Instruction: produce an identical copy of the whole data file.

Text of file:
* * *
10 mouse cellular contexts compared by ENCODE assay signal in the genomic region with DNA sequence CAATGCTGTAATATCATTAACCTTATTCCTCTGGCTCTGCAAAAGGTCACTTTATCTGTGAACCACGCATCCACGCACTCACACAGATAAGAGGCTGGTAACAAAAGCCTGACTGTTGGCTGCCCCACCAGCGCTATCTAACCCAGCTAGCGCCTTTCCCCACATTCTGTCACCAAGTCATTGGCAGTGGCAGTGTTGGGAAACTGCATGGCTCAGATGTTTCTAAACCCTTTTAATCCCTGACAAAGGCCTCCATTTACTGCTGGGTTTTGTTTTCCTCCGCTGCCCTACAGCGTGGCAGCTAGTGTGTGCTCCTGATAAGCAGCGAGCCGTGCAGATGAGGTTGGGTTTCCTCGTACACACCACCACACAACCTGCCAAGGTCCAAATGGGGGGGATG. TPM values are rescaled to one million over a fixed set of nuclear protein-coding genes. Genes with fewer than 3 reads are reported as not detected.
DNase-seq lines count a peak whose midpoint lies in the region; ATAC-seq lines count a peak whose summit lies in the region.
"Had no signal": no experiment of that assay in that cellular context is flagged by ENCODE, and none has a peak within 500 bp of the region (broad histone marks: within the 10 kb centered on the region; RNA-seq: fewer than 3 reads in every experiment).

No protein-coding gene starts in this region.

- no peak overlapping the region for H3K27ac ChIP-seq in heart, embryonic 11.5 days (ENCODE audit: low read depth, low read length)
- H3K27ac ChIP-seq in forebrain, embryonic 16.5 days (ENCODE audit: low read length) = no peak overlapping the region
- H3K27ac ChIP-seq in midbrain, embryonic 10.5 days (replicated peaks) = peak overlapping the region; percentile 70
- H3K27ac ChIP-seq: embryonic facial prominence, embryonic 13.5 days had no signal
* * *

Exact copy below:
10 mouse cellular contexts compared by ENCODE assay signal in the genomic region with DNA sequence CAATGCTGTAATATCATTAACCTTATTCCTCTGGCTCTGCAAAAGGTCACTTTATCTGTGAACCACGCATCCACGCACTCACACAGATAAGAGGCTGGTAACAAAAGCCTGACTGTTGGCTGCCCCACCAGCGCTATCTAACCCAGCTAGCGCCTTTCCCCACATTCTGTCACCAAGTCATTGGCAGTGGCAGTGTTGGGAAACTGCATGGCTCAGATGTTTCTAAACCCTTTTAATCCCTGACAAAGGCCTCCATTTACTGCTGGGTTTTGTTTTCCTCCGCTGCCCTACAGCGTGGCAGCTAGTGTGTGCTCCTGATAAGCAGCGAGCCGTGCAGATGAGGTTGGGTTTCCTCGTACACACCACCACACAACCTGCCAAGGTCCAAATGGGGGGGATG. TPM values are rescaled to one million over a fixed set of nuclear protein-coding genes. Genes with fewer than 3 reads are reported as not detected.
DNase-seq lines count a peak whose midpoint lies in the region; ATAC-seq lines count a peak whose summit lies in the region.
"Had no signal": no experiment of that assay in that cellular context is flagged by ENCODE, and none has a peak within 500 bp of the region (broad histone marks: within the 10 kb centered on the region; RNA-seq: fewer than 3 reads in every experiment).

No protein-coding gene starts in this region.

- no peak overlapping the region for H3K27ac ChIP-seq in heart, embryonic 11.5 days (ENCODE audit: low read depth, low read length)
- H3K27ac ChIP-seq in forebrain, embryonic 16.5 days (ENCODE audit: low read length) = no peak overlapping the region
- H3K27ac ChIP-seq in midbrain, embryonic 10.5 days (replicated peaks) = peak overlapping the region; percentile 70
- H3K27ac ChIP-seq: embryonic facial prominence, embryonic 13.5 days had no signal